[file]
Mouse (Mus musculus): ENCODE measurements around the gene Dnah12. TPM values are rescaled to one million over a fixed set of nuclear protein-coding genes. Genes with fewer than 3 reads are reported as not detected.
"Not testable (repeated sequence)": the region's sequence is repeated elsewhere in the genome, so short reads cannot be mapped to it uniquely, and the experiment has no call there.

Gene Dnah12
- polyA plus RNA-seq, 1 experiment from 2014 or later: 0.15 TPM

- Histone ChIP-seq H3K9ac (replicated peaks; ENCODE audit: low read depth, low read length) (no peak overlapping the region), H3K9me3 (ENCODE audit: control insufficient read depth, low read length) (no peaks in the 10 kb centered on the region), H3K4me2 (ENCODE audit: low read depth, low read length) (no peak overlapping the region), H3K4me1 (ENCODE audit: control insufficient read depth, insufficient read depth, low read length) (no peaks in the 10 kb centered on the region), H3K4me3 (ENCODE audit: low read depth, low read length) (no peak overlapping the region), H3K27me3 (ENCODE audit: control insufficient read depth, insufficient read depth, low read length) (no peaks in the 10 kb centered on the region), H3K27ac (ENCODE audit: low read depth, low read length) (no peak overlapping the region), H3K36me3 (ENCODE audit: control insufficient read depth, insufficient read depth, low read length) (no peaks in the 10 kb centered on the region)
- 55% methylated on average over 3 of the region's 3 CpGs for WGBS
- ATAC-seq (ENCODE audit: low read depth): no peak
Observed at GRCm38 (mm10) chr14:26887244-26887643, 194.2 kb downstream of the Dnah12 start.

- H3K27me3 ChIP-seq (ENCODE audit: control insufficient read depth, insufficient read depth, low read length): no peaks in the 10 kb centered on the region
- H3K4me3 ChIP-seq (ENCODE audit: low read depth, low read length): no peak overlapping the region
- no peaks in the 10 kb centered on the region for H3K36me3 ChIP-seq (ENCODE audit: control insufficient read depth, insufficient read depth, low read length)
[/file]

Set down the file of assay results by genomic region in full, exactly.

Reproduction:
Mouse (Mus musculus): ENCODE measurements around the gene Dnah12. TPM values are rescaled to one million over a fixed set of nuclear protein-coding genes. Genes with fewer than 3 reads are reported as not detected.
"Not testable (repeated sequence)": the region's sequence is repeated elsewhere in the genome, so short reads cannot be mapped to it uniquely, and the experiment has no call there.

Gene Dnah12
- polyA plus RNA-seq, 1 experiment from 2014 or later: 0.15 TPM

- Histone ChIP-seq H3K9ac (replicated peaks; ENCODE audit: low read depth, low read length) (no peak overlapping the region), H3K9me3 (ENCODE audit: control insufficient read depth, low read length) (no peaks in the 10 kb centered on the region), H3K4me2 (ENCODE audit: low read depth, low read length) (no peak overlapping the region), H3K4me1 (ENCODE audit: control insufficient read depth, insufficient read depth, low read length) (no peaks in the 10 kb centered on the region), H3K4me3 (ENCODE audit: low read depth, low read length) (no peak overlapping the region), H3K27me3 (ENCODE audit: control insufficient read depth, insufficient read depth, low read length) (no peaks in the 10 kb centered on the region), H3K27ac (ENCODE audit: low read depth, low read length) (no peak overlapping the region), H3K36me3 (ENCODE audit: control insufficient read depth, insufficient read depth, low read length) (no peaks in the 10 kb centered on the region)
- 55% methylated on average over 3 of the region's 3 CpGs for WGBS
- ATAC-seq (ENCODE audit: low read depth): no peak
Observed at GRCm38 (mm10) chr14:26887244-26887643, 194.2 kb downstream of the Dnah12 start.

- H3K27me3 ChIP-seq (ENCODE audit: control insufficient read depth, insufficient read depth, low read length): no peaks in the 10 kb centered on the region
- H3K4me3 ChIP-seq (ENCODE audit: low read depth, low read length): no peak overlapping the region
- no peaks in the 10 kb centered on the region for H3K36me3 ChIP-seq (ENCODE audit: control insufficient read depth, insufficient read depth, low read length)